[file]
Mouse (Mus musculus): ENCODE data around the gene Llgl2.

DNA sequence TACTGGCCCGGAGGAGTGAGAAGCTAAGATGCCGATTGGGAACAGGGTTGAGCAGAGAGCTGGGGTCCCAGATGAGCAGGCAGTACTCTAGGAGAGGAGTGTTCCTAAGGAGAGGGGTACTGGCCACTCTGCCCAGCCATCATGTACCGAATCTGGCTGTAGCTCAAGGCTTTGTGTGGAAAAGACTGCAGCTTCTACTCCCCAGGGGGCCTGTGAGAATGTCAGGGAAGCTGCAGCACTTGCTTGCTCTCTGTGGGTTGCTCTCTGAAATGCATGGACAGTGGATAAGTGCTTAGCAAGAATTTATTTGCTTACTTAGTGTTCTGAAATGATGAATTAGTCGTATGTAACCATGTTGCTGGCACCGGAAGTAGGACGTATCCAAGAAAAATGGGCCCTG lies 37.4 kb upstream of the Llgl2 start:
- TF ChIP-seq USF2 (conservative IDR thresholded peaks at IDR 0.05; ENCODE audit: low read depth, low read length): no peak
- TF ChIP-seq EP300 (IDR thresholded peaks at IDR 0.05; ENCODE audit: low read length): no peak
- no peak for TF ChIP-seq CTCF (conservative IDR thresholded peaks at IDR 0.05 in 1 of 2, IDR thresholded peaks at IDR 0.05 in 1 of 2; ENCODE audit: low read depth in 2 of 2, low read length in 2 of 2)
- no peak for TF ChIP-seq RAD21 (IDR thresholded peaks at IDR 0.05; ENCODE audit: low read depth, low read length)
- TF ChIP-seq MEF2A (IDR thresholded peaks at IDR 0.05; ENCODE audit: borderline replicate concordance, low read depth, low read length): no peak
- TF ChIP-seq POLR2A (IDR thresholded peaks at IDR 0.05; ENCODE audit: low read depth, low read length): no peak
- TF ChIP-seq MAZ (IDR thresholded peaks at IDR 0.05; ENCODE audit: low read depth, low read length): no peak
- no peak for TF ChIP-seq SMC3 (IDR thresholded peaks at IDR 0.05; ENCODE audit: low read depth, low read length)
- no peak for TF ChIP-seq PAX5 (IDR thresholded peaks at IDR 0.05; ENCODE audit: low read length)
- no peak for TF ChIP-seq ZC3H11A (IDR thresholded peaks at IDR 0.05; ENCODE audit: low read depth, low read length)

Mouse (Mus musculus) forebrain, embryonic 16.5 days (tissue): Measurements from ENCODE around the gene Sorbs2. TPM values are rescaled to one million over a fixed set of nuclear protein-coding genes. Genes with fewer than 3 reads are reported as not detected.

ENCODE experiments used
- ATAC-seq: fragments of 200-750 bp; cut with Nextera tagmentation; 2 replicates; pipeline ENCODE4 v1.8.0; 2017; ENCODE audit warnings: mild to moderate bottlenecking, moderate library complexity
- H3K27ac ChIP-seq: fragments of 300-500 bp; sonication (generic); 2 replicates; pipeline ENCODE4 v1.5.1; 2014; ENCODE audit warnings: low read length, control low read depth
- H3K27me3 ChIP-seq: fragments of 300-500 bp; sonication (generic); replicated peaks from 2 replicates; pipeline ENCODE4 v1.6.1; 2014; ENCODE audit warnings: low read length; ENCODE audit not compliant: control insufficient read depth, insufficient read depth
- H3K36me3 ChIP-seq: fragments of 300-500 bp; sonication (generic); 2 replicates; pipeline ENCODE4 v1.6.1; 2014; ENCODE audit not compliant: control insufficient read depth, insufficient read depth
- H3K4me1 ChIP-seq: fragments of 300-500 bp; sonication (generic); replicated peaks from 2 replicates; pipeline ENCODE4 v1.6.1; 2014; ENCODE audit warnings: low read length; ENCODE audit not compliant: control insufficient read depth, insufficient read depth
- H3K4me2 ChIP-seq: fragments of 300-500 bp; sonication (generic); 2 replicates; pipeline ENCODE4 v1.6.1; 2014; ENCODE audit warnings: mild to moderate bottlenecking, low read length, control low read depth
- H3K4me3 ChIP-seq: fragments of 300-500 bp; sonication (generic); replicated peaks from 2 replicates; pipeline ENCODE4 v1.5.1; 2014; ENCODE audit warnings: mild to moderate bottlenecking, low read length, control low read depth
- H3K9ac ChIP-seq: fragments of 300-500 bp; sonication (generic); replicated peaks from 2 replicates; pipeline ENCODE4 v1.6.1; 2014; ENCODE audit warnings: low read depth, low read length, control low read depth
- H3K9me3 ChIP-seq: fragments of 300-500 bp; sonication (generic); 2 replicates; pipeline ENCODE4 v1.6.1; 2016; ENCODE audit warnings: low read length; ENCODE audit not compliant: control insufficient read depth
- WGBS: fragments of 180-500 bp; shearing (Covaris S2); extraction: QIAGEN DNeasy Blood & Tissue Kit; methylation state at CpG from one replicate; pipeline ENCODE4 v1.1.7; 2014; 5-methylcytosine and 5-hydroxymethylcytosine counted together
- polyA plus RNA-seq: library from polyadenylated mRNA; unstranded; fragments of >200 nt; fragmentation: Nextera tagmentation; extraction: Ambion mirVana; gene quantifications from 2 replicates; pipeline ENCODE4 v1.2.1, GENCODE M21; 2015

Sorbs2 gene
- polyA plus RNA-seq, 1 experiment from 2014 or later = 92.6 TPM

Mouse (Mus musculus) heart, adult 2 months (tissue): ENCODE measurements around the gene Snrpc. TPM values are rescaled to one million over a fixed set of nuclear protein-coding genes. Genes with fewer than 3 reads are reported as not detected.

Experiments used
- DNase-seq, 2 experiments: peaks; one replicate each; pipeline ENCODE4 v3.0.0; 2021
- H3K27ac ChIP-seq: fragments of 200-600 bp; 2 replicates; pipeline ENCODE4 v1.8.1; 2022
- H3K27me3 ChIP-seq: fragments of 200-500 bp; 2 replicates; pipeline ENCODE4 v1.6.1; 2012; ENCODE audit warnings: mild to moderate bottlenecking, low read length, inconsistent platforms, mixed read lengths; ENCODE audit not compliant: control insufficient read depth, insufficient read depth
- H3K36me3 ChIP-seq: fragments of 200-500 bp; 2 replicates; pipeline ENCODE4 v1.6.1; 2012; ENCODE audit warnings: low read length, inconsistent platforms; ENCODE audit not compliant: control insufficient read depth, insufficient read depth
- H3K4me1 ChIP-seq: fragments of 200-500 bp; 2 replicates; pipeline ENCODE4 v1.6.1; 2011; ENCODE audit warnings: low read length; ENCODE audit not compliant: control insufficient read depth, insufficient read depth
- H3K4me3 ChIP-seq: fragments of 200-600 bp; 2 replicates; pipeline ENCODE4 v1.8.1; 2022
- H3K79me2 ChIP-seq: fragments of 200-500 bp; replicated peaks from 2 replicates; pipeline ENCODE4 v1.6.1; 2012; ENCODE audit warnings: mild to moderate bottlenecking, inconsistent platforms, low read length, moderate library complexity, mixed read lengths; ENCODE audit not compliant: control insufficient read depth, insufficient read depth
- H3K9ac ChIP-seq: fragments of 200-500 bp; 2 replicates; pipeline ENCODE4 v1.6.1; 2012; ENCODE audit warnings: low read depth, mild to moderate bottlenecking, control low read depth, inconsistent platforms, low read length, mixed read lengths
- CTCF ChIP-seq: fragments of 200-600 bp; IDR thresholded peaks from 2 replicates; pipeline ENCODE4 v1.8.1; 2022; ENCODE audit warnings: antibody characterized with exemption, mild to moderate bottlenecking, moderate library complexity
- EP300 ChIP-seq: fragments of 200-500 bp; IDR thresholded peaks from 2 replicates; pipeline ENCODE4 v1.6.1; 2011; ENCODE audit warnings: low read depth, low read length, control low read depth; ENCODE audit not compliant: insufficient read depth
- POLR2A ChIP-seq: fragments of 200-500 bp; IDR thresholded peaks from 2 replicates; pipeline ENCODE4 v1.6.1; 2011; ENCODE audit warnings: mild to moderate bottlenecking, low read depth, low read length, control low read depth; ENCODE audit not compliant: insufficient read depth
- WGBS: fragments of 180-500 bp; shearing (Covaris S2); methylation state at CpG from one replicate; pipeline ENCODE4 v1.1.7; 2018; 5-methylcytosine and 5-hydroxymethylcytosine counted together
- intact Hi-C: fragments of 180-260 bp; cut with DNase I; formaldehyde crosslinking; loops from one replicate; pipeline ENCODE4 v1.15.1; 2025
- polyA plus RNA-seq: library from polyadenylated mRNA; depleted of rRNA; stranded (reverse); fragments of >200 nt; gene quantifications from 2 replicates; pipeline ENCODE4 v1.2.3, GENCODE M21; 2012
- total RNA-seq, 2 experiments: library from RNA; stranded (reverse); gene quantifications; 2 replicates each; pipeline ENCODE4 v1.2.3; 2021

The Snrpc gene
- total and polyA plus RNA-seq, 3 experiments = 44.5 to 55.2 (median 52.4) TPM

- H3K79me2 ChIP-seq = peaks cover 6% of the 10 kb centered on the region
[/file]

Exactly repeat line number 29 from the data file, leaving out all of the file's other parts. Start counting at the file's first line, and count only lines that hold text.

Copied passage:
Experiments used